In the bond market, while 10-year Treasury yields have edged higher by 0.7bps at this hour, they remain just below 1.75% and have shown no inclination, thus far, of breaking out much higher.  Arguably this implies that market participants are not yet full believers in the Fed tightening policy aggressively, and after yesterday’s performances, I think that is a good bet.  Meanwhile, European sovereign bonds are all rallying with yields falling nicely (Bunds -1.8bps, OATs -1.7bps, BTPs -1.3bps) as it remains clear that there is not going to be any tightening of note by the ECB this year.

On the commodity front, we continue to see strength in energy (WTI +0.5%, NatGas +5.2%) as well as industrial metals (Cu +2.9%, Zn +2.2%) although both gold -0.2%, and silver -0.2% are consolidating after strong moves higher yesterday.

Looking at FX markets, I would say the dollar is modestly weaker overall, albeit only in a few segments.  In the G10, NOK (+0.7%) and CAD (+0.2%) are the largest movers, by far, with both benefitting from oil’s continued rise.  The rest of the bloc, quite frankly, is tantamount to unchanged this morning.  In emerging markets, the picture is a bit more mixed with both gainers and losers about evenly split.  However, only 3 currencies have shown any real movement, BRL (-0.4%), KRW (+0.4%) and CLP (+0.3%).  The real seems to be consolidating some of its massive gains from yesterday, when it rallied 1.7% on the back of central bank comments implying that though inflation would fall back in 2022, it would require continued tight policy to achieve that outcome.  On the flip side, the won benefitted from a better than expected employment report showing more than 770K jobs added in the last year and indicating better economic growth going forward.  Finally, the Chilean peso seems to be benefitting from copper’s strong rally today.

Aside from this morning’s CPI report, we also see the Fed’s Beige Book at 2:00pm which has, in the past, been able to move markets if the narrative was strong enough.  Only one Fed speaker is on the docket, Kashkari, and even he, an uber-dove, is calling for 2 rate hikes this year as per his last comments.

The Fed tightening narrative is definitely having some difficulty these days which implies to me that the market has fully priced in its expectations and those expectations are that the Fed will not be able to tighten policy very much.  If the Fed is restrained, and tighter policy continues to get pushed further out in time, the dollar will suffer much sooner than I anticipated.  For those with opex and capex needs, perhaps moving up the timetable to execute makes some sense.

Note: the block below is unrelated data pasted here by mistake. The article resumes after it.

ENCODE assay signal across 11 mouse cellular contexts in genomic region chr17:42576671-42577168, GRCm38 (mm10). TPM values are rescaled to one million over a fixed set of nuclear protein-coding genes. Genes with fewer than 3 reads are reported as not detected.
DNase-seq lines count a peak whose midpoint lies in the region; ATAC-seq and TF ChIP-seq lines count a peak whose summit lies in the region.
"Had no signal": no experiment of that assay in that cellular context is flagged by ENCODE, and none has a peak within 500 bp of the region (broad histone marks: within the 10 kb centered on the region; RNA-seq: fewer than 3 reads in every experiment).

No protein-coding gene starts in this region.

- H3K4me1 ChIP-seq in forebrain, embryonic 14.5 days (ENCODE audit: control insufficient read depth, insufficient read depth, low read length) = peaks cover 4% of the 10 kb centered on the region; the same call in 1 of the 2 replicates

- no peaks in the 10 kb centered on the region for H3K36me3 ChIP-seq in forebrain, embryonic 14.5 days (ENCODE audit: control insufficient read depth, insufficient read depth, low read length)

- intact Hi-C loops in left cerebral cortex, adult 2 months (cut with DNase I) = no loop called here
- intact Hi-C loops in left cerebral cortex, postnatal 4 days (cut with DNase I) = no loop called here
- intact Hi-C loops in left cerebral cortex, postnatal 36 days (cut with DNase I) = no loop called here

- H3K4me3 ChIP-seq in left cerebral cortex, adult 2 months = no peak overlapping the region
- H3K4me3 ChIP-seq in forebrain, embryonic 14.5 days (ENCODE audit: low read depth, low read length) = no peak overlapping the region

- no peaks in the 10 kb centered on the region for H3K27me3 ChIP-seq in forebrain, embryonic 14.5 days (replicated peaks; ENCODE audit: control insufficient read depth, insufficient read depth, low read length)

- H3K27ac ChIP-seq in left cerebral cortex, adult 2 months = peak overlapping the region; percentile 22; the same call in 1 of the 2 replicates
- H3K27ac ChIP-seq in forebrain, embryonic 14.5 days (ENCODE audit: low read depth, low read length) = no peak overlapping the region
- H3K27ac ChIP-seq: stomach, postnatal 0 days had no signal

Good luck and stay safe
Adf

A New T#heme

The news yesterday from the Fed
Was Vice-Chair Clarida has fled
While later today
Chair Jay seeks to sway
The Senate to keep him Fed head

But in the meantime, it would seem
The narrative has a new theme
It seems pretty clear
Four rate hikes this year
Have gone from the fringe to mainstream

As we walk in this morning, there seems to be a lot of movement with respect to market expectations regarding the Fed’s actions going forward and exactly how those actions are going to impact the various markets.  Today’s headline event is Chairman Powell’s renomination testimony in the Senate as everyone is waiting to see just how much effort Senator Elizabeth Warren puts into trying to derail the process.  It is widely known that the Senator does not care for Mr Powell going so far as to calling him “dangerous” in his recent semi-annual testimony to the Senate.  Yesterday, she also wrote a letter demanding to see all the personal trading records of all Fed officers which probably was part of the impetus for vice-Chair, Richard Clarida, to step down early from his post.  So, on the one hand, we will be treated(?) to the scene of some Senators trying to play gotcha with the Fed Chair today with the ever-present possibility that some comment is made with a real market impact.